The impact of termination is clearly visible in the eye diagrams generated. With improper termination, the eye looks constrained or stressed; with improved termination schemes, the eye becomes more relaxed (open). A poorly terminated signal line also suffers from multiple reflections.
A practical way to analyze DDR signals is via the eye diagram. Either read or write DQ is folded into an eye based on the reference clock recovered from the DQS strobe edge. A composite eye diagram can tell the exact jitter content and distribution in your memory interface, as the DQ signals are referenced to a clock (strobe signal). Additionally, it can display reflections from incorrect driver selection and on-die-terminations (ODT), as in Figure 4. Variations (reflections) at the peaks on the waveform indicate inappropriate termination.
Eye diagrams can also pickup stubs on high-speed serial links. Figure 5 shows the effects of excessively long via stubs on a high-speed differential pair. On the left, the differential pair is simulated using a pseudo-random bit stream with lossy transmission lines enabled—note the open-eye pattern. However, on the right, I have included via modelling, which enables the via parasitics and highlights the effects of via resonance. The high frequency harmonics are attenuated, rolling off the signal rise time, distorting the signal, reducing bandwidth, and closing the eye.
Reflections are reduced dramatically by eliminating the stub. Back-drilling the via stub is a common practice on thick PCBs to minimize stub length for bit-rates greater than 3Gbps (1.5GHz). However, at transmission rates >10Gbps (5GHz), back-drilling alone may not be adequate to reduce jitter and bit error rate.
Eye diagram analysis is not the same as a bit error rate (BER) analysis, but the two techniques are often used in conjunction. The bit error rate percentage is calculated as the number of bit errors per unit of time. Bit synchronization errors are a factor, as well as distortion, interference, and noise.
The eye pattern is a composite signal that indicates the channel bandwidth, attenuation, jitter, reflections, comparative delay, and rise/fall time variations. Eye pattern measurements can show the overall signal integrity of a data path. They provide instant visual data that digital designers can use to check the signal integrity of a design and uncover problems early in the design process.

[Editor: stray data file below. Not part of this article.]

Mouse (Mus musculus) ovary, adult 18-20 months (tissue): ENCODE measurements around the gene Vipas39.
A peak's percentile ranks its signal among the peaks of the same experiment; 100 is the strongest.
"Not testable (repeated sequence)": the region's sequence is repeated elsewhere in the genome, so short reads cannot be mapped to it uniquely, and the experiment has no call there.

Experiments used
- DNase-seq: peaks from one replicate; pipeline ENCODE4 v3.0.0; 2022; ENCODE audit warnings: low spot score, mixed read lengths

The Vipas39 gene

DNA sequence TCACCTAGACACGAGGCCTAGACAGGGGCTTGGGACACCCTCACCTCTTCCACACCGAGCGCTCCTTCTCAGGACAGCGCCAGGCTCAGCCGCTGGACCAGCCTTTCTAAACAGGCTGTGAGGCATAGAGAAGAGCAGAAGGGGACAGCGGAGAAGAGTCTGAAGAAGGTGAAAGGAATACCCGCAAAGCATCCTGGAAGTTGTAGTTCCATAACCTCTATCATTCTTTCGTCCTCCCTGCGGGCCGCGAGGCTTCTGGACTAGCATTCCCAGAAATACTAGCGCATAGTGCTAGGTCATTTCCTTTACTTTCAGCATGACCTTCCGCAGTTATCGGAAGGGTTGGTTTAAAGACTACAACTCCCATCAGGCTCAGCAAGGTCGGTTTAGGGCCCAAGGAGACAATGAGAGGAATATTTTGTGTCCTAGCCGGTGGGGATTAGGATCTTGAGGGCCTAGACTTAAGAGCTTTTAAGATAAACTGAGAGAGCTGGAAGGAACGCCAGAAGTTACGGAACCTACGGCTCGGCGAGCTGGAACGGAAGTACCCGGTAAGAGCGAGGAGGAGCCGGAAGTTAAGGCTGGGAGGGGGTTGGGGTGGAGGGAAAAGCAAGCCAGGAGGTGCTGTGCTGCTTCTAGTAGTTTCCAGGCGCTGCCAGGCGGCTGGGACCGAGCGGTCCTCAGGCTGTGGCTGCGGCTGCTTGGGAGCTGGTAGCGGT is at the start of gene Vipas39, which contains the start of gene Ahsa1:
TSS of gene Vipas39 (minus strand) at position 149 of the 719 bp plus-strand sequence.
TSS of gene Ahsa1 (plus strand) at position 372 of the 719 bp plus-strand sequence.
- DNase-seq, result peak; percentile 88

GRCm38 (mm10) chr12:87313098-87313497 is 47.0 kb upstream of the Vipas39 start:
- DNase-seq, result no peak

- An eye diagram provides a visual indication of the voltage and timing uncertainty associated with the signal.
- The stimulus is normally a pseudo-random bit stream. Each cycle waveform is aligned to a common timing reference, typically a clock.
- Overlaying many bits produces an eye diagram.
- The quality of a high-speed digital signal can be quickly determined by using a compliance mask overlay.
- The eye mask is made up of the setup/hold time and stable voltage threshold specifications.
- Jitter arises when a rising or falling edge occurs at times that differ from the ideal.
- The impact of termination is clearly visible in the eye diagrams generated.
- A practical way to analyze DDR signals is via the composite eye diagram.
- A composite eye diagram can tell the exact jitter content and distribution in your memory interface, as the DQ signals are referenced to the strobe signal.
- Reflections at the peaks on the waveform indicate inappropriate termination.
- Eye diagrams can also pick stubs on high-speed serial links.
- Back-drilling the via stub is a common practice on thick PCBs to minimize stub length for bit-rates greater than 3Gbps (1.5GHz).
- Bit error rate is calculated as the number of bit errors per unit of time.
- “Beyond Design: How to Handle the Dreaded Danglers, Part 2,” by Barry Olney, PCBDesign007 Magazine, Sept. 2016.
- “Fly-over Technology – When It All Gets Too Fast,” by Barry Olney, PCBDesign007 Magazine, Aug. 2021.
- “Eye diagram basics: Reading and applying eye diagrams,” by Deepbak Behera, et al., EDN.com, Dec. 16, 2011.
- “What Is a High-Speed Eye Diagram?” by Texas Instruments Precision Labs, ti.com, 2019.
- 5. Signal and Power Integrity – Simplified, by Eric Bogatin, Jan. 2019.
This column originally appeared in the January 2023 issue of Design007 Magazine.
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Beyond Design: Containing Electromagnetic Fields in Wireless PCB Design